A basic underlying presumption used to condemn 21 of the 57 laws, is that any enactment defining or promoting Israel as the nation state of the Jewish people discriminates against Arab citizens of Israel (e.g., the flag law and the law to support Yad Ben Zvi, a prominent institution promoting Zionist study and values). But this flawed premise would delegitimize the vast majority of the world’s democracies, which are also nation states – that is, states established by and for a predominant ethnic or religious majority. As I pointed out in a Wall Street Journal article explaining the proposed Basic Law: Israel as the Nation-State of the Jewish People, “Most of the more than 60 democracies are built on the ethnic identity of a predominant group, which molds the character of the state while affording minorities full civil and religious rights. In this regard the Jewish state of Israel is a typical democratic country.”
But Adalah goes far beyond this flawed proposition. For example, it lists as one of its 57 discriminatory laws the Trading with the Enemy Act (an Ordinance continued from British Mandatory law designed to fight Nazi Germany).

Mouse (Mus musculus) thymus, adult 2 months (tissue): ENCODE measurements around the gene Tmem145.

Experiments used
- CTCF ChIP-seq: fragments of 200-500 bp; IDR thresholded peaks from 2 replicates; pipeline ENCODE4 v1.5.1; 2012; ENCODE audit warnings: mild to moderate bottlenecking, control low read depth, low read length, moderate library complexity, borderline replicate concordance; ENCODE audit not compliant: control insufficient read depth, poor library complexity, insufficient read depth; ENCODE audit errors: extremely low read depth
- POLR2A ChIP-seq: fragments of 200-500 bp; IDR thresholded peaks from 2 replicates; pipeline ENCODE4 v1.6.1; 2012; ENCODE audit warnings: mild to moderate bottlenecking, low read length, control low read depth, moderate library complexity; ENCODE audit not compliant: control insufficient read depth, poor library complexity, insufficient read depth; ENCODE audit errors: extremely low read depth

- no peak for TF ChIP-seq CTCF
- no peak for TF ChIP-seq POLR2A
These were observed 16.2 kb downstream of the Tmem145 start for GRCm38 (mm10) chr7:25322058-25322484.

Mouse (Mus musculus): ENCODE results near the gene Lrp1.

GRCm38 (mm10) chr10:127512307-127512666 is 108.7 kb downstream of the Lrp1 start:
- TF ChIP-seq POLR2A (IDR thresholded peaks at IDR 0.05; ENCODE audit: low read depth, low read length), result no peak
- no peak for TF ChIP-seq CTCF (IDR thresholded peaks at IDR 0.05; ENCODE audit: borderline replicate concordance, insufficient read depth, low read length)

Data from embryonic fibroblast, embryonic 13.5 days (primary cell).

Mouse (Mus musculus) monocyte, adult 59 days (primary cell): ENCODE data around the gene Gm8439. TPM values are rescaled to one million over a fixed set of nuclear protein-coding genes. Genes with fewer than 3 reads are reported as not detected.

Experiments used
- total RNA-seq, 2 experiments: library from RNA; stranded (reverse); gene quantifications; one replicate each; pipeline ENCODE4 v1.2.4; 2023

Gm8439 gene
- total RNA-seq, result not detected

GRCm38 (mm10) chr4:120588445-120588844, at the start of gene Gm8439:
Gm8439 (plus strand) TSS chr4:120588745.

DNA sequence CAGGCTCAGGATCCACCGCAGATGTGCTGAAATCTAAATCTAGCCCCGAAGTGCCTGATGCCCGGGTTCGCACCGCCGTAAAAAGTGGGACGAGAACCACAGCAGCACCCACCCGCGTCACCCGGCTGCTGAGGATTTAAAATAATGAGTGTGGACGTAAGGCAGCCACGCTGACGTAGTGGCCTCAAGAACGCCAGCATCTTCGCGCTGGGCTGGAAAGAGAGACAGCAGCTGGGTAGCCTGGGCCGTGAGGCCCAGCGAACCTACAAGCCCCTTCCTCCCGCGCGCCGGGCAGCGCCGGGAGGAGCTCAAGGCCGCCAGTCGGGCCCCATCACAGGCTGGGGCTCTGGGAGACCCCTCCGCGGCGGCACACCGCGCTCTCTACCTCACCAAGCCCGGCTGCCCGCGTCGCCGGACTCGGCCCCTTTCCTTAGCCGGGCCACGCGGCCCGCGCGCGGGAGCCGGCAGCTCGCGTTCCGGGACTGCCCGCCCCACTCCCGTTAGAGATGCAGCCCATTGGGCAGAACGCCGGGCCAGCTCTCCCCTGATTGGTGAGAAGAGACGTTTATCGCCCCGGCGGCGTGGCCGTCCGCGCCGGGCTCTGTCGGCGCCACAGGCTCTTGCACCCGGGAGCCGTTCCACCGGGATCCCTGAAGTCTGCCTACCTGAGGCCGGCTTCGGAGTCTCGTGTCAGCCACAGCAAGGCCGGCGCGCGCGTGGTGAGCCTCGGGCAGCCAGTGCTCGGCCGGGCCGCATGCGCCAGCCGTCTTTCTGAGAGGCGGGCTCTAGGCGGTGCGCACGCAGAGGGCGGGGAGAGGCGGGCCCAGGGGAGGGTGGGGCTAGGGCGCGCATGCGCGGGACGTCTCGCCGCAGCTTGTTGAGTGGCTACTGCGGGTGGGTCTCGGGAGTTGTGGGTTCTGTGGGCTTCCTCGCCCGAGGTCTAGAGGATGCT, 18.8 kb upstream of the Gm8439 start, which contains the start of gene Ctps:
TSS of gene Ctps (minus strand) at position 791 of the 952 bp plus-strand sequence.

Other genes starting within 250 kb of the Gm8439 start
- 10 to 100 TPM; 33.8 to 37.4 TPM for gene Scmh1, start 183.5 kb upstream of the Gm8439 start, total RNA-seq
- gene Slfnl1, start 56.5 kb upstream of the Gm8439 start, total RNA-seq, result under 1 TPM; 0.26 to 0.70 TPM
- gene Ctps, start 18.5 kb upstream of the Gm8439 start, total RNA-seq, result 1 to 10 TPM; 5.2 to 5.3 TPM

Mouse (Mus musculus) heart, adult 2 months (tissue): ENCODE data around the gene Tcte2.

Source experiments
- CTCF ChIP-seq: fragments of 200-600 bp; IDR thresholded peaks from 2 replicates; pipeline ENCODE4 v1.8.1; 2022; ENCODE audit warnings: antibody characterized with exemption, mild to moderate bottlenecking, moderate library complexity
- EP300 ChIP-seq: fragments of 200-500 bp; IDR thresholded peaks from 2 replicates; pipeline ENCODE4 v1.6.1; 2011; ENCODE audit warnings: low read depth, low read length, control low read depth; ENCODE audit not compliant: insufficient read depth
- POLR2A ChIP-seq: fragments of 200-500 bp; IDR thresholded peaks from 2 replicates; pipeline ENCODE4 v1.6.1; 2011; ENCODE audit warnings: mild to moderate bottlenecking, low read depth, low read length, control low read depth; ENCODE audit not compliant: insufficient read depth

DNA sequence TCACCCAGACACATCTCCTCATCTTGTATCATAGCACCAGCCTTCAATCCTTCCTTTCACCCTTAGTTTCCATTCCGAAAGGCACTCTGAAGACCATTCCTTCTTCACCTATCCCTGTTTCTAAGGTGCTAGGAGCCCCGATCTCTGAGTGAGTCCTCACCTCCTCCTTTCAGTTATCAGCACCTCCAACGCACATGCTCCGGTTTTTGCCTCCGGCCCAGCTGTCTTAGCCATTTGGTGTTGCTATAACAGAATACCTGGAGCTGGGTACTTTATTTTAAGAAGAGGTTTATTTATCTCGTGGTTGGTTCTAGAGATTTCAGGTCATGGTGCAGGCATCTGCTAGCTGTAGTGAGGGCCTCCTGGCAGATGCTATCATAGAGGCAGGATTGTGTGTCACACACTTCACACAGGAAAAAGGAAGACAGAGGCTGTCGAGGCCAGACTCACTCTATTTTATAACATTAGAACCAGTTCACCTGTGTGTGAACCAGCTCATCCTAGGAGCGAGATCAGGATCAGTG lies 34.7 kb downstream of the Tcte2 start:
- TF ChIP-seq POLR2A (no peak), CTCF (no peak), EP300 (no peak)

This law prohibits trade with “enemy nationals.” It is discriminatory against Arab citizens, Adalah claims, because “Thus far, all “enemy states’ all of are Arab and/ or Muslim states” [sic]. Israel could presumably cure this “discrimination” either by allowing free and untrammeled intercourse with Syria and Iran or by adding Great Britain, France and Switzerland to its list of enemies.
Adalah claims that laws designed to protect citizens against terrorism are discriminatory because the predominant majority of terrorists are Arabs. What democratic country would repeal laws defending against terrorist attacks because the suspected terrorists caught and charged were predominantly Muslims or Arabs? Laws that provide equal rights for both majority and minority groups are nevertheless labeled discriminatory by Adalah. The Law and Administration Ordinance (1948) that defines the country’s official rest days, and the Law for Using the Hebrew Date, both explicitly exclude institutions and authorities that serve non-Jewish populations.